Bor — School children in South Sudan's Jonglei State celebrated African World Child Day by accepting the primary school certificates on Saturday at the state's Ministry of Education.
Speaking at the ceremony, Jonglei Governor Kuol Manyang Juuk, called upon state government officials to bring back their children back to South Sudan rather than educating the abroad.
South Sudanese officials usually send their children to foreign countries due the poor standard, low investment and lack of professional teachers in the world's newest nation.
The state ministry for education announced that their plan for 2013 will upgrade rural education but cautioned that insecurity in rural areas could be a problem. Over 100,000 people were displaced at the beginning of the year by raids and counter raids between rival groups, disrupting the education for many children.
Jonglei's children used the occasion of the day of the African child to urge the government to open a school for orphans, end forced marriages and promote gender education in the new South Sudan education syllabus.
Jonglei State governor, Kuol Manyang Juuk, who says he supports the idea of opening a school for orphans. 16 June 2012 (ST)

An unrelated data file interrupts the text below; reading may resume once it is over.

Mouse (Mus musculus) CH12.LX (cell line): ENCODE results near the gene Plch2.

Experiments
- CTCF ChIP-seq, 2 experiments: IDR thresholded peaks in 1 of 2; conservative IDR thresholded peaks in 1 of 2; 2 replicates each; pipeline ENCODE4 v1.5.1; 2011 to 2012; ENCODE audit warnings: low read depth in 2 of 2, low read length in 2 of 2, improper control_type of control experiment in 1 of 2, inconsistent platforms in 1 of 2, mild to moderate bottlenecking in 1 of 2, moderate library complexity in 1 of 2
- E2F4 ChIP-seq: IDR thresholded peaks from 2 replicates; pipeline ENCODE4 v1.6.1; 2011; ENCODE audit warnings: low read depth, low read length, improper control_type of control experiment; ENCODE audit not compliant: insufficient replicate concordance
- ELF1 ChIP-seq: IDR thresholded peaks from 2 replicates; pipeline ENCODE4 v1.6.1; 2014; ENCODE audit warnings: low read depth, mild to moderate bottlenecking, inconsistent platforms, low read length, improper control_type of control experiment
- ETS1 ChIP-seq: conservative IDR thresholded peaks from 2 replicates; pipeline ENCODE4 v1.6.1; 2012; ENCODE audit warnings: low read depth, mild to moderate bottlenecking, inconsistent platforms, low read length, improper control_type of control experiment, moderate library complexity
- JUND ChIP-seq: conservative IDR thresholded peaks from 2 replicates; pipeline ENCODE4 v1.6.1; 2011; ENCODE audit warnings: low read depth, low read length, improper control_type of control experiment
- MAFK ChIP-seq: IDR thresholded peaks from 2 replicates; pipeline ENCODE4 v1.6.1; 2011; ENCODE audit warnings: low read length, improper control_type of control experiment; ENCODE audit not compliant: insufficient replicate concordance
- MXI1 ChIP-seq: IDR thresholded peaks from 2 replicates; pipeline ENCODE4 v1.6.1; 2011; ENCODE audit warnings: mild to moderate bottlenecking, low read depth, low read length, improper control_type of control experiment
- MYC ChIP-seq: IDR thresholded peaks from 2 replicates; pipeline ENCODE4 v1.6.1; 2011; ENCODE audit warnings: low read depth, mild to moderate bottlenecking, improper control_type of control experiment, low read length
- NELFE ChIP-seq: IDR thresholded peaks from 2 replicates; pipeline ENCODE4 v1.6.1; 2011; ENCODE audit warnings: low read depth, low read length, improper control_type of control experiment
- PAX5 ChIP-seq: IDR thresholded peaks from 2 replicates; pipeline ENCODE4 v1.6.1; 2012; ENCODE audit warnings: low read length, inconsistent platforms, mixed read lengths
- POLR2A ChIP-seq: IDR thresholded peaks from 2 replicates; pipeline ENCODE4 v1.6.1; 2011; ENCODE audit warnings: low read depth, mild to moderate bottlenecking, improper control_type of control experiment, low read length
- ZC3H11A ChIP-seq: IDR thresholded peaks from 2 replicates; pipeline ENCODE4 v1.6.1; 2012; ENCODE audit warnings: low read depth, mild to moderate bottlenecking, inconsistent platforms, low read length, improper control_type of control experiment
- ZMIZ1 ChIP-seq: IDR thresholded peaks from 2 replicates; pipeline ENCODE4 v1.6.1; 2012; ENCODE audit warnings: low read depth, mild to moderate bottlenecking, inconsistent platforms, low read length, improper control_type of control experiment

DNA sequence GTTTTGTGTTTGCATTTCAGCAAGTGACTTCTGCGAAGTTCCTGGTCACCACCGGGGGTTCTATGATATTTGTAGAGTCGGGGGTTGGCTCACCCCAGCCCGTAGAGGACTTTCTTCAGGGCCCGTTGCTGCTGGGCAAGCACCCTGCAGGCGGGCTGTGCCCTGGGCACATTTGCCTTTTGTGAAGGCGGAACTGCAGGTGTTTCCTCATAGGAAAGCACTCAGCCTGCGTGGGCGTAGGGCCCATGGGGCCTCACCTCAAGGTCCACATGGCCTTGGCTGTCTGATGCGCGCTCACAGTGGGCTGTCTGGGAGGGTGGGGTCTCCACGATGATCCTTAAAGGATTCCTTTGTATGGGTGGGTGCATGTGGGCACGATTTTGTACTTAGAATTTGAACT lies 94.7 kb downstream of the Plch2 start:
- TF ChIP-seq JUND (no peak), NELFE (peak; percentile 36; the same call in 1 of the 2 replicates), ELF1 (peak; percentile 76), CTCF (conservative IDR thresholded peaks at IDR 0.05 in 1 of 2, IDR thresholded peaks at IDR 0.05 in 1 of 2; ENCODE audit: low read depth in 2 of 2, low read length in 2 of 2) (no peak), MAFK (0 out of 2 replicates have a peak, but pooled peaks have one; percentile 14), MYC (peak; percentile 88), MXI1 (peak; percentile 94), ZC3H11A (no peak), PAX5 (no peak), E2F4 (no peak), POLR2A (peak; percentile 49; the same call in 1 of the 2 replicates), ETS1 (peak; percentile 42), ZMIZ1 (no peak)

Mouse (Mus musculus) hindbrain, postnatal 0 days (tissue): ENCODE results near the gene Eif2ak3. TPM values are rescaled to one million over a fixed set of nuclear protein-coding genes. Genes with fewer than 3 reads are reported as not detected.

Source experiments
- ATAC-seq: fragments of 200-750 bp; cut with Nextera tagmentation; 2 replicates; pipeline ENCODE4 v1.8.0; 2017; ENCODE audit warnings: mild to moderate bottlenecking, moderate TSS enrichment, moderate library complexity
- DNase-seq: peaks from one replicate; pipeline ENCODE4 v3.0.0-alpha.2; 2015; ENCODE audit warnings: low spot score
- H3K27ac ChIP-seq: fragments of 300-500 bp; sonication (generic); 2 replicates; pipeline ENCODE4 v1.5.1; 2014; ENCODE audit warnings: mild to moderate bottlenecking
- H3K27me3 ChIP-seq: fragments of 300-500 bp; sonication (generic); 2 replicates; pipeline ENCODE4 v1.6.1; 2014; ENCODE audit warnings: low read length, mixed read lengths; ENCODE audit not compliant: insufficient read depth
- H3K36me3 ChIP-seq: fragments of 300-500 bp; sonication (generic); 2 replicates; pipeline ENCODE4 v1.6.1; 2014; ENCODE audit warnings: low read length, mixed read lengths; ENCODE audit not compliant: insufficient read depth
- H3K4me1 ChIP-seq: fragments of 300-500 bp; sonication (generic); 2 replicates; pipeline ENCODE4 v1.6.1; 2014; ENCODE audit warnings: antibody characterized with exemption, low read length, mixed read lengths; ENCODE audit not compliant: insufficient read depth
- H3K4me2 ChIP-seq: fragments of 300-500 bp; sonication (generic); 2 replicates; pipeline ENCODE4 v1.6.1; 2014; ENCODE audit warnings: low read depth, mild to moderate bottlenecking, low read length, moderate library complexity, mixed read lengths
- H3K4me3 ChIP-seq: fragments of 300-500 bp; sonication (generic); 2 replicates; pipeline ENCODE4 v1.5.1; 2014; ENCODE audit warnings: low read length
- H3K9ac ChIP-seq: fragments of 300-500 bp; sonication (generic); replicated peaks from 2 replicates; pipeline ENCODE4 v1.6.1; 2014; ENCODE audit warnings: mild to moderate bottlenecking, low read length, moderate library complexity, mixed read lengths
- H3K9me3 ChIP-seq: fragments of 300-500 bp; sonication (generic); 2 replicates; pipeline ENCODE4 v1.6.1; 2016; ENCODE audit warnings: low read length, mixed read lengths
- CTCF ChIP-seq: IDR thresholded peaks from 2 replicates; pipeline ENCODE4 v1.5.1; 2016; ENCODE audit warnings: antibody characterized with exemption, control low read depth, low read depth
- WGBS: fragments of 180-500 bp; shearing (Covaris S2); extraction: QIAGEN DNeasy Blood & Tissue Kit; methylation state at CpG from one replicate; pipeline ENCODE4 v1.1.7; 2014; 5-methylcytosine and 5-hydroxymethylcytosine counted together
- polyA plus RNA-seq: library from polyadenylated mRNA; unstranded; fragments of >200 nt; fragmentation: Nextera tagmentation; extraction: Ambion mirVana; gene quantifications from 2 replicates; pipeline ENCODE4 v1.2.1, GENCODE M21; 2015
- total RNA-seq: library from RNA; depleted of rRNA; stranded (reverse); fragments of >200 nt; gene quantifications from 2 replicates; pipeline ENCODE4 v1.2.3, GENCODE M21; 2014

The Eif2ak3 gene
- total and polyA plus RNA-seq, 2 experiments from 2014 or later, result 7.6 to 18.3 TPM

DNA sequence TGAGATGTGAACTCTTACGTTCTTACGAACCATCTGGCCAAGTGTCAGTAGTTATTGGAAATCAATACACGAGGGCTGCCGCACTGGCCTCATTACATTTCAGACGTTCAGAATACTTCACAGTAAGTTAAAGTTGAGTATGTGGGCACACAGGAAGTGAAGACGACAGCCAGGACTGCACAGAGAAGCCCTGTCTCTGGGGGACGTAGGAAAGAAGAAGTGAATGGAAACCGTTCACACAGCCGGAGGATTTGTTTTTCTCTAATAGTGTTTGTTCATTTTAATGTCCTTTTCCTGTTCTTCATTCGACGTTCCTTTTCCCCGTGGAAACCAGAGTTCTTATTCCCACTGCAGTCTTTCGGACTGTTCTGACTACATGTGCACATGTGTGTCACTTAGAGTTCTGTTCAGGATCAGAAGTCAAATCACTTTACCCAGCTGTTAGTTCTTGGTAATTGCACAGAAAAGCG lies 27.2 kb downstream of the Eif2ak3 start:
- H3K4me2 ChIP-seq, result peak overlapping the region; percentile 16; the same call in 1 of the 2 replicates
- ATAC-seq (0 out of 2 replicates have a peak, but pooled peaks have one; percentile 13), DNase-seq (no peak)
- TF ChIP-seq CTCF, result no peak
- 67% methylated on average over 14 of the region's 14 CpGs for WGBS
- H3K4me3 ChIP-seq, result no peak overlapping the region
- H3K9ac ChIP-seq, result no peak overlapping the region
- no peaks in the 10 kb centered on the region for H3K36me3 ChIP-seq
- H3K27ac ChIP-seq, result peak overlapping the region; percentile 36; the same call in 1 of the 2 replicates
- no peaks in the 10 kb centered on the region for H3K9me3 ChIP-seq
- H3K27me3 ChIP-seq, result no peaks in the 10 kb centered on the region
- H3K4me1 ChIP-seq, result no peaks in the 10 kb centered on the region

Roda Ajak Agoto, student at Bor Girl's Primary School, urged parents, caregivers, chiefs and the governor of Jonglei State to pay greater attention to education and to preventing the practice of forced and early marriage.
She said that girls need a law that encourages them to go to school.
"We need law that allow boy to protect human right and stop forceful marriage" said Roda.
Dut Malaak Deng, a student at Bor Mixed Primary School called upon young people to go on to further studies in fields such as medicine.
"We need to be faithful generation that accepts God and work in spirit of God" said Deng.
He also added that child abduction, a practice that often occurs alongside cattle raiding in Jonglei, be stopped.
"We are tired of children being abducted in this state and our government is not doing enough to stop this attitude" he concluded.